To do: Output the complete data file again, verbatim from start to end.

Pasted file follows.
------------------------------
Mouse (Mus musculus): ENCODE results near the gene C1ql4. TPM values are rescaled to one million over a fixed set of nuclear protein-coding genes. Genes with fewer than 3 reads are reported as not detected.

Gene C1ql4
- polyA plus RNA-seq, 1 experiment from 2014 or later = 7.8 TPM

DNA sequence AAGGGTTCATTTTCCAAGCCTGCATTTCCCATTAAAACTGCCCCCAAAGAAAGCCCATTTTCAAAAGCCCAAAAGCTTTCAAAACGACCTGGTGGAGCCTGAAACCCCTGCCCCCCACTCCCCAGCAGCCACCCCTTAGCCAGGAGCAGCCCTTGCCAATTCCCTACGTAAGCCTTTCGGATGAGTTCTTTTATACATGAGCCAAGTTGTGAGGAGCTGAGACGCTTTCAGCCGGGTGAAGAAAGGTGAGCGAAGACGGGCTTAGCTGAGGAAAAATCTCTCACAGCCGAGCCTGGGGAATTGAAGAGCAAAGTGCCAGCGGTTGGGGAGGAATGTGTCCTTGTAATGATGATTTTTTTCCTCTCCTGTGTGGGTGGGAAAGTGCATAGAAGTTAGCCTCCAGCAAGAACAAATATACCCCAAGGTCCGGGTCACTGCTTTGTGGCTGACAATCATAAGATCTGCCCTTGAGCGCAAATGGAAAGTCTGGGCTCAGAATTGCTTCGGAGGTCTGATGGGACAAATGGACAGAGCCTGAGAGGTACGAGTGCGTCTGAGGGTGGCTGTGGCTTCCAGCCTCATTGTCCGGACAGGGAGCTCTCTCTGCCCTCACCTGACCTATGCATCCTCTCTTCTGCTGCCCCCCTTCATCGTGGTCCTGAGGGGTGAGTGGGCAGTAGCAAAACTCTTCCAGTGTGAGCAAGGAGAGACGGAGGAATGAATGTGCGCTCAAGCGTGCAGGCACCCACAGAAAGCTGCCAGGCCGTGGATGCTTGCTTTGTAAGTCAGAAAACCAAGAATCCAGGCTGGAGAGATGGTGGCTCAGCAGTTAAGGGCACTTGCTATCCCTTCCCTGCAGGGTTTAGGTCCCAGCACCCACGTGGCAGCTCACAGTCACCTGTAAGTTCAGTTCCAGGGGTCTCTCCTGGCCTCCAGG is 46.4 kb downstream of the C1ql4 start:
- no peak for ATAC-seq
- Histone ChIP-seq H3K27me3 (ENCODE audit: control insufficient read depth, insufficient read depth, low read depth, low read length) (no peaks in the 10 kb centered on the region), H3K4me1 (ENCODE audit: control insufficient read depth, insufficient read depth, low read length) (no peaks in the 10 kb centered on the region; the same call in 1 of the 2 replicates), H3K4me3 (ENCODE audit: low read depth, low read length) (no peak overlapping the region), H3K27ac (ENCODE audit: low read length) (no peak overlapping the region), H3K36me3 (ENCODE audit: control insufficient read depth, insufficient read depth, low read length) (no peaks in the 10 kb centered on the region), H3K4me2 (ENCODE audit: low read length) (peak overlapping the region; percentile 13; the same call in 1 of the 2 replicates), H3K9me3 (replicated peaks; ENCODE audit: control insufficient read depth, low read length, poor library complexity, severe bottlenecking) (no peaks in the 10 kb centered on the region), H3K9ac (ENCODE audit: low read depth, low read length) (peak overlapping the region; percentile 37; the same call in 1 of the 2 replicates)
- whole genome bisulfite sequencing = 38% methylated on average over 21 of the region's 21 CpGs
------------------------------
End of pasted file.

Mouse (Mus musculus): ENCODE results near the gene C1ql4. TPM values are rescaled to one million over a fixed set of nuclear protein-coding genes. Genes with fewer than 3 reads are reported as not detected.

Gene C1ql4
- polyA plus RNA-seq, 1 experiment from 2014 or later = 7.8 TPM

DNA sequence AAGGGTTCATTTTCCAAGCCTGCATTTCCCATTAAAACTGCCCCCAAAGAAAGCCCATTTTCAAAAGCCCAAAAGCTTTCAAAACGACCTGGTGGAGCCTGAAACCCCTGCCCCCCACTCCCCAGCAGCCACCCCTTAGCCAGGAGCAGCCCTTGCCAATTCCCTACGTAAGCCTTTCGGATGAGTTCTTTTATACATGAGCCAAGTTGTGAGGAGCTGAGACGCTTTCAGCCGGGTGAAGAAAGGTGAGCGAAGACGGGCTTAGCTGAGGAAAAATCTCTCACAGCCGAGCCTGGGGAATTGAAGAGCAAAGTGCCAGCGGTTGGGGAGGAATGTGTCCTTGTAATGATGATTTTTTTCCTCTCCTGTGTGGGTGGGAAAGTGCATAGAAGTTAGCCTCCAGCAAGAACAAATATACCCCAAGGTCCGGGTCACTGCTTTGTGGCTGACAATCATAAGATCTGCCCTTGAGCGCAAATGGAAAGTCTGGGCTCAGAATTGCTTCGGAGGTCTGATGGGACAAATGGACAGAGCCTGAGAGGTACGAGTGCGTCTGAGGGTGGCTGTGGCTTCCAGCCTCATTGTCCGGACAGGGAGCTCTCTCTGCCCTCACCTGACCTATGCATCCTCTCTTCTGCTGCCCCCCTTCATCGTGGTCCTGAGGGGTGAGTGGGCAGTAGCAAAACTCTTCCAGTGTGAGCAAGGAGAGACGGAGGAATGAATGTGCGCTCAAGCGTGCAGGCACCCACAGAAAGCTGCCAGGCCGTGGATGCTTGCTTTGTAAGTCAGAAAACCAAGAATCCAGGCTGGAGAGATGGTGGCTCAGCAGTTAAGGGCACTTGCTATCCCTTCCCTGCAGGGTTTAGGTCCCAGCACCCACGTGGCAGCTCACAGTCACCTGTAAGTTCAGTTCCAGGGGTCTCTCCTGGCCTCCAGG is 46.4 kb downstream of the C1ql4 start:
- no peak for ATAC-seq
- Histone ChIP-seq H3K27me3 (ENCODE audit: control insufficient read depth, insufficient read depth, low read depth, low read length) (no peaks in the 10 kb centered on the region), H3K4me1 (ENCODE audit: control insufficient read depth, insufficient read depth, low read length) (no peaks in the 10 kb centered on the region; the same call in 1 of the 2 replicates), H3K4me3 (ENCODE audit: low read depth, low read length) (no peak overlapping the region), H3K27ac (ENCODE audit: low read length) (no peak overlapping the region), H3K36me3 (ENCODE audit: control insufficient read depth, insufficient read depth, low read length) (no peaks in the 10 kb centered on the region), H3K4me2 (ENCODE audit: low read length) (peak overlapping the region; percentile 13; the same call in 1 of the 2 replicates), H3K9me3 (replicated peaks; ENCODE audit: control insufficient read depth, low read length, poor library complexity, severe bottlenecking) (no peaks in the 10 kb centered on the region), H3K9ac (ENCODE audit: low read depth, low read length) (peak overlapping the region; percentile 37; the same call in 1 of the 2 replicates)
- whole genome bisulfite sequencing = 38% methylated on average over 21 of the region's 21 CpGs